The chamber has begun cleaning out as well, and ya'll were right: there's brown gunk coming out of it as well. I attached a drill to a 20 gauge bore brush and went at it. I only thought it looked nice before.

I'll keep ya'll updated! This may turn out to be a nicer rifle than I first thought!

Josh <><

September 23, 2007, 05:30 AM
I recommend using 7.62 Sweets for cleaning your bore. It works very well and will save you hours of cleaning time.

As for the Lacquer coated ammo, it is the Lacquer causing the sticking. I found if you shoot a round or two and then let the receiver cool you will be able to shoot that stuff with minimal sticking. I had no choice but to figure that out since I bought 2 cases of it!!! :banghead:

Mr White
September 23, 2007, 06:31 AM
Actually, I think a sticky bolt on a Mosin is a design feature intended to keep the bolts from flying open on their own during battle. My understanding is that the hammer in the Soviet emblem symbolizes the hammers used by Russian soldiers in all of their great patriotic wars to work the bolts of their Mosin Nagants. :)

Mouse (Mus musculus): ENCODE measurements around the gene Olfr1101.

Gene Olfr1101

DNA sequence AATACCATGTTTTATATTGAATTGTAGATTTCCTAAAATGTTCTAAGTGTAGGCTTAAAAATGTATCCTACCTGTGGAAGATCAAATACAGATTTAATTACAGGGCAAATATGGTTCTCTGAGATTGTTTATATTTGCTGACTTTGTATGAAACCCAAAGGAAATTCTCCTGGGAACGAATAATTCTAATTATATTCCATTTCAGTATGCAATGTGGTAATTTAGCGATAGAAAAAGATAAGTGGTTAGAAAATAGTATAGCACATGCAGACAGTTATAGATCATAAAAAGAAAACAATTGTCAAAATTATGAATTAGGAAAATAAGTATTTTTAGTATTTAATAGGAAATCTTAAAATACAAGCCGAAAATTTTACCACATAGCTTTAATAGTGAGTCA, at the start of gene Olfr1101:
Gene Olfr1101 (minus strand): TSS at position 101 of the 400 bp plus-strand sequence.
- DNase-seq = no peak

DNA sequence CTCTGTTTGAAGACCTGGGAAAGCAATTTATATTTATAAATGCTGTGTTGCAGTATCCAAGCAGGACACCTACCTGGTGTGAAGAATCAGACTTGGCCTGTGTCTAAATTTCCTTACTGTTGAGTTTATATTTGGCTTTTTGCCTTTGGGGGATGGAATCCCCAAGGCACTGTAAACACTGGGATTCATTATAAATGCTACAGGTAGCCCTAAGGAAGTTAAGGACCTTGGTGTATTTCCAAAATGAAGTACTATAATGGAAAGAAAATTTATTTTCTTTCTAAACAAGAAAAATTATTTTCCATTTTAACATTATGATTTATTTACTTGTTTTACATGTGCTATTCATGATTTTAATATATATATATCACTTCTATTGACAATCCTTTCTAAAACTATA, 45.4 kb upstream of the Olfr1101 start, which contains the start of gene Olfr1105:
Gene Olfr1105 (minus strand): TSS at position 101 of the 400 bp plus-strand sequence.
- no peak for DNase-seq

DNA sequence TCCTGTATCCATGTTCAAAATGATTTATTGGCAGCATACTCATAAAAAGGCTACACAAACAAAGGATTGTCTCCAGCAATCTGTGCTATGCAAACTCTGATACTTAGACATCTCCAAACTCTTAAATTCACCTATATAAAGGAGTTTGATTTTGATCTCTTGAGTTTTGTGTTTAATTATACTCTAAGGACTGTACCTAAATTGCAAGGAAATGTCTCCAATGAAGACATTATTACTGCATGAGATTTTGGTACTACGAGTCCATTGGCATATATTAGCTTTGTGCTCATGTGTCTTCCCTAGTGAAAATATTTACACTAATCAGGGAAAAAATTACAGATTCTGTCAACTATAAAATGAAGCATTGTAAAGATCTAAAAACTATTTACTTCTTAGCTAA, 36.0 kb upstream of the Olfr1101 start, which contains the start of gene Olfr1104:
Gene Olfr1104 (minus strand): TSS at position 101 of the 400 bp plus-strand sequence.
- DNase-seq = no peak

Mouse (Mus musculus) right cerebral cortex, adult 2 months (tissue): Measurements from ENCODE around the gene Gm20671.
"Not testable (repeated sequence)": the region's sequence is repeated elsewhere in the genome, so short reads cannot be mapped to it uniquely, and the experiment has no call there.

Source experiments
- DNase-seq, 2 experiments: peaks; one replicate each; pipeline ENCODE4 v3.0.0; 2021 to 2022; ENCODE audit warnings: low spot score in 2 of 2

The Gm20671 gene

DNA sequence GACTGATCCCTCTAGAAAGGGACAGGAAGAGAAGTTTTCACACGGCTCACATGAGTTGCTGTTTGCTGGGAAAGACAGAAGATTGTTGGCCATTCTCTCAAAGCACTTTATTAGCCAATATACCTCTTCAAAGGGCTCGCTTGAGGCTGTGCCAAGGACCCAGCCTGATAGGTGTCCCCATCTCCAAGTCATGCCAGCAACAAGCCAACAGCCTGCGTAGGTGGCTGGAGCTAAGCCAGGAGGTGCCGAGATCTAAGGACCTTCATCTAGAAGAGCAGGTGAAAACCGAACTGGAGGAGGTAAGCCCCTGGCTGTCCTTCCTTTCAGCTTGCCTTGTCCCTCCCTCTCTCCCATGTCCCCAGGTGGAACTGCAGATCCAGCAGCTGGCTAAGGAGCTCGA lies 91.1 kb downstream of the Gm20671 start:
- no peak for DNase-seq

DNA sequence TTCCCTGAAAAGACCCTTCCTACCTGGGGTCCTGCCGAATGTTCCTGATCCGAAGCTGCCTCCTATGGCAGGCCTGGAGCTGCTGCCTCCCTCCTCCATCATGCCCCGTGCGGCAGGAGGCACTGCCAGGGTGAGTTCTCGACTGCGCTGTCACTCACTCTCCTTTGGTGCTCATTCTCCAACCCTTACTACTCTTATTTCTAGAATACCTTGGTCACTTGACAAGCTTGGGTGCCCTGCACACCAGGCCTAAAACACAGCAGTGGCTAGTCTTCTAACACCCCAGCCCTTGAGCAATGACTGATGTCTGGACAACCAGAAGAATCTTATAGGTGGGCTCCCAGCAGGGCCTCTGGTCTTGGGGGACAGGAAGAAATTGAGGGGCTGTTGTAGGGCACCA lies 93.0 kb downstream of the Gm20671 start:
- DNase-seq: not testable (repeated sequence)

Joshua M. Smith
September 23, 2007, 11:20 PM
Hi All,

Someone on one of the many boards I frequent asked for a picture of the bore when I got through with it. I do not remember what board it was, so I'll just post on all of them.
While this bore looks bad, remember I have it under extreme magnification and the pitting cannot be seen with the naked eye. While not target grade, I consider this to be acceptable and it certainly is accurate. The picture was taken after two days of soaking followed by "boilouts," before oiling.

It's not the "new" bore I thought it might be once I stripped it of its copper fouling, but it doesn't seem to matter with open sights. I'm playing with the idea of 'scoping it and I may have issues then. Until and unless I decide to do this however, I'm happy.

Josh <><

September 23, 2007, 11:55 PM
gorram! that's a M44? you got a nice one!

oh I store my soapy windex solution in the oil bottle they give you

Joshua M. Smith
September 24, 2007, 12:11 AM

Yep, took all day yesterday cleaning it followed by an overnight soak in Hoppes, then three "boiling the bore" treatments today, but that's what I ended up with.

I do have a complaint: I'd like to mount a 'scope on the rear sight but the rear sight mount is cracked in the rear. Dangit. This is quickly turning into a project gun... and I bought it for its ability to withstand abuse and to SHOOT!



Josh <><